Two-Thirds of New Yorkers Surveyed Face Hardship, Report Says

  • Material needs top list, with health and poverty next
  • Report argues for more extensive tracking of city’s poor

Almost two-thirds of New Yorkers questioned in a survey about their well-being said they faced poverty, material hardship or poor health during the past two years, with nearly one in four reporting an acute inability to make ends meet, according to the anti-poverty Robin Hood Foundation.

The organization, along with researchers from Columbia University, released its Poverty Tracker report Thursday that studied 2,300 New York City households at all income levels for two years. It found that almost half suffered from some form of serious hardship during that time.

"The results are striking: The majority of New Yorkers either are persistently disadvantaged or were disadvantaged at least once over the survey period," the report said. "Conventional ways of determining the number of disadvantaged people and the scope of their disadvantage are lacking."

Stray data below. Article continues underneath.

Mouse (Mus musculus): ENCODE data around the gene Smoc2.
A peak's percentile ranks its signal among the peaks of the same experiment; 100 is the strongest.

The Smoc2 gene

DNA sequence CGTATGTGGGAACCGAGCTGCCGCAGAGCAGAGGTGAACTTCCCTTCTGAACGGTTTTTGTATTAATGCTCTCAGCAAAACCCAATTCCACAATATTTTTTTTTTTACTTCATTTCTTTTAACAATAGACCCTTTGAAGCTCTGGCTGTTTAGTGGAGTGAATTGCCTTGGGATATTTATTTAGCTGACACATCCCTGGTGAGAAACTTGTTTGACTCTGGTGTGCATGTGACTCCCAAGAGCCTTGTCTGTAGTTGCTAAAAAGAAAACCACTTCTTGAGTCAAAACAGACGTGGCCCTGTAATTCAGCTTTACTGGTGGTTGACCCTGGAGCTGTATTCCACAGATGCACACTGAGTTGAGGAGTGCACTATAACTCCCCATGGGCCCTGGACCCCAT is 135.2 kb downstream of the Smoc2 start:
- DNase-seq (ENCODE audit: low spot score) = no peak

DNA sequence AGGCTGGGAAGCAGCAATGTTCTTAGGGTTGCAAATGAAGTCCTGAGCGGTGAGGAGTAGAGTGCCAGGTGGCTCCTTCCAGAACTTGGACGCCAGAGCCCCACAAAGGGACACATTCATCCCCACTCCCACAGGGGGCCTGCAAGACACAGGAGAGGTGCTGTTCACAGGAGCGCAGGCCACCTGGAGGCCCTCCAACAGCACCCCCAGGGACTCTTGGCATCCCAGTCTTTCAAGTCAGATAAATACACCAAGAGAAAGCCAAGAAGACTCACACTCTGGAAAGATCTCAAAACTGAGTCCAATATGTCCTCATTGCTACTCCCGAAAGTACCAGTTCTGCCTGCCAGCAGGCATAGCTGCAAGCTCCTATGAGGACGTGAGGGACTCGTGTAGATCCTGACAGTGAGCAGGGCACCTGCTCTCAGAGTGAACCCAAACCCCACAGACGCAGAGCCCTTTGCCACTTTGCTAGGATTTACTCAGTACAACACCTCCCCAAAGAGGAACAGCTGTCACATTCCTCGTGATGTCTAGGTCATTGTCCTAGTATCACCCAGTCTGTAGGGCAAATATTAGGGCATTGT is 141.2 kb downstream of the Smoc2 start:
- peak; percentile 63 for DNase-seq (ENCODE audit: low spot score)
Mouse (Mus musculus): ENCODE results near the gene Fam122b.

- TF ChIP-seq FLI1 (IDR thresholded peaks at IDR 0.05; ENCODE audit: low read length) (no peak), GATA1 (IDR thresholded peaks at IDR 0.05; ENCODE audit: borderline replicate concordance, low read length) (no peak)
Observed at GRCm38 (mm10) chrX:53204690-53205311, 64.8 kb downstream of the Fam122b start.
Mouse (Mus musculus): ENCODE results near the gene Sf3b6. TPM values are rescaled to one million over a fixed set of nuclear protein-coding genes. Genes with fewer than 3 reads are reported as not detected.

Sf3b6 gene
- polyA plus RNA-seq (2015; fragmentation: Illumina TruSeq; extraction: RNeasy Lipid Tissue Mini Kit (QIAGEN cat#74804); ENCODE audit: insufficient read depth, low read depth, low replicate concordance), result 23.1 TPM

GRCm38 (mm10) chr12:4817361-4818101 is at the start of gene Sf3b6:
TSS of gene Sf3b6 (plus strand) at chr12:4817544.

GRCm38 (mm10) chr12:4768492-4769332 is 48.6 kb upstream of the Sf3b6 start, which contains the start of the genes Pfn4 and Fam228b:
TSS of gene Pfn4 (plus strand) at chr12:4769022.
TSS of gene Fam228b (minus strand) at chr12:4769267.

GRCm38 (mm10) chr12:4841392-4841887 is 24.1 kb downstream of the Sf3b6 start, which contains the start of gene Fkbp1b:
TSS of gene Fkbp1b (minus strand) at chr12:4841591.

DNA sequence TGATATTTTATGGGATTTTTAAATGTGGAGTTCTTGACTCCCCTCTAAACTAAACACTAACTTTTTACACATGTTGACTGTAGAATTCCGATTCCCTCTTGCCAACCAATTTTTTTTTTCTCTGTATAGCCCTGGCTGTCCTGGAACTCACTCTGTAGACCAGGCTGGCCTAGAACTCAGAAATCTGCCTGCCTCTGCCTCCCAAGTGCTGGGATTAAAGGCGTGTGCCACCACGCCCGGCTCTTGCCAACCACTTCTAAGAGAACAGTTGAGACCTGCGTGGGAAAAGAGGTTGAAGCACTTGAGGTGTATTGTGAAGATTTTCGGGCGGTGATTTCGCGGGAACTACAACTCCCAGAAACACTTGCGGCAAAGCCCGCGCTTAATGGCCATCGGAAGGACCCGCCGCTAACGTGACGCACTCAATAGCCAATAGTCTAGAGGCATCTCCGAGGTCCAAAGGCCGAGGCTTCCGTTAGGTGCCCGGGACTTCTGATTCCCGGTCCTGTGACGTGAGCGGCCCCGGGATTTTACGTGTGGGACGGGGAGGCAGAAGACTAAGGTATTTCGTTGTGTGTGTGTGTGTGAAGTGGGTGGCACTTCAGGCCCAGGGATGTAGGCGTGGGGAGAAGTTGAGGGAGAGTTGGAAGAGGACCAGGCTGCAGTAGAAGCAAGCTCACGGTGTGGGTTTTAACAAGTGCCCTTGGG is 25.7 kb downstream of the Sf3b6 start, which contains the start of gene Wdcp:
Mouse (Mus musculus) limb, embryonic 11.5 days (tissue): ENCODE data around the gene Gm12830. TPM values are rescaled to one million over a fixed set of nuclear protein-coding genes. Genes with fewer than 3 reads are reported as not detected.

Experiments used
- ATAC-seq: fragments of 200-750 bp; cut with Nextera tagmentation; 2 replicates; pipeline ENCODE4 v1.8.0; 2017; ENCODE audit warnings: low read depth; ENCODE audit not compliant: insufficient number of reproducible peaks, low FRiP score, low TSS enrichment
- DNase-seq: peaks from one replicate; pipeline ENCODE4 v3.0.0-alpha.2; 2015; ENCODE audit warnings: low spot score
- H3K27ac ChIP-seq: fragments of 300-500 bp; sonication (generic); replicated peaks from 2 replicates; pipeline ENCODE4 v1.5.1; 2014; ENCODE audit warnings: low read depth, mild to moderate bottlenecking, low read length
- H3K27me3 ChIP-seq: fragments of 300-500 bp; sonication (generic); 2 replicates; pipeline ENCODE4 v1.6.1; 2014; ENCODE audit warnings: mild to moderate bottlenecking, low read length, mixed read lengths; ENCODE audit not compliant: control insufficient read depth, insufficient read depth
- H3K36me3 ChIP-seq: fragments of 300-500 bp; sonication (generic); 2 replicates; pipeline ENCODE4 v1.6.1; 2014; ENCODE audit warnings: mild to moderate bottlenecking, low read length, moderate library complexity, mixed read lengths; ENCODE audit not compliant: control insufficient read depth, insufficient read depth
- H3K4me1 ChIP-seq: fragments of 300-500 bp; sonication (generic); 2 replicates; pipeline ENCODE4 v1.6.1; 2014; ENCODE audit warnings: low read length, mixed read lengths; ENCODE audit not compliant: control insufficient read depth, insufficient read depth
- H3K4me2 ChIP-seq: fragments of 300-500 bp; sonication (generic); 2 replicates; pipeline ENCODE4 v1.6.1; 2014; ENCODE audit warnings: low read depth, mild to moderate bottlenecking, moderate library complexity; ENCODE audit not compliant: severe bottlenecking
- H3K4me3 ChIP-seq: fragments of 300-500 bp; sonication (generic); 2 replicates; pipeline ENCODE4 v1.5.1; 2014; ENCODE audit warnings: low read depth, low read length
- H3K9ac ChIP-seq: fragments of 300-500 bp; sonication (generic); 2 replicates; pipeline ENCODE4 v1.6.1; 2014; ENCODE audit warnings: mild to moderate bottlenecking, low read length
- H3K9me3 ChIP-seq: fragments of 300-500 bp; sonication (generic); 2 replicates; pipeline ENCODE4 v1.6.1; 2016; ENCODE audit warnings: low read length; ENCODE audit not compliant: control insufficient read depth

The report said that 31 percent of those surveyed fell below the poverty threshold at some point and 9 percent said they faced persistent poverty. Twenty-eight percent reported severe health issues.

It also said that seeking available government and philanthropic assistance had only a small effect on escaping poverty, though it helped prevent people from falling below the level.

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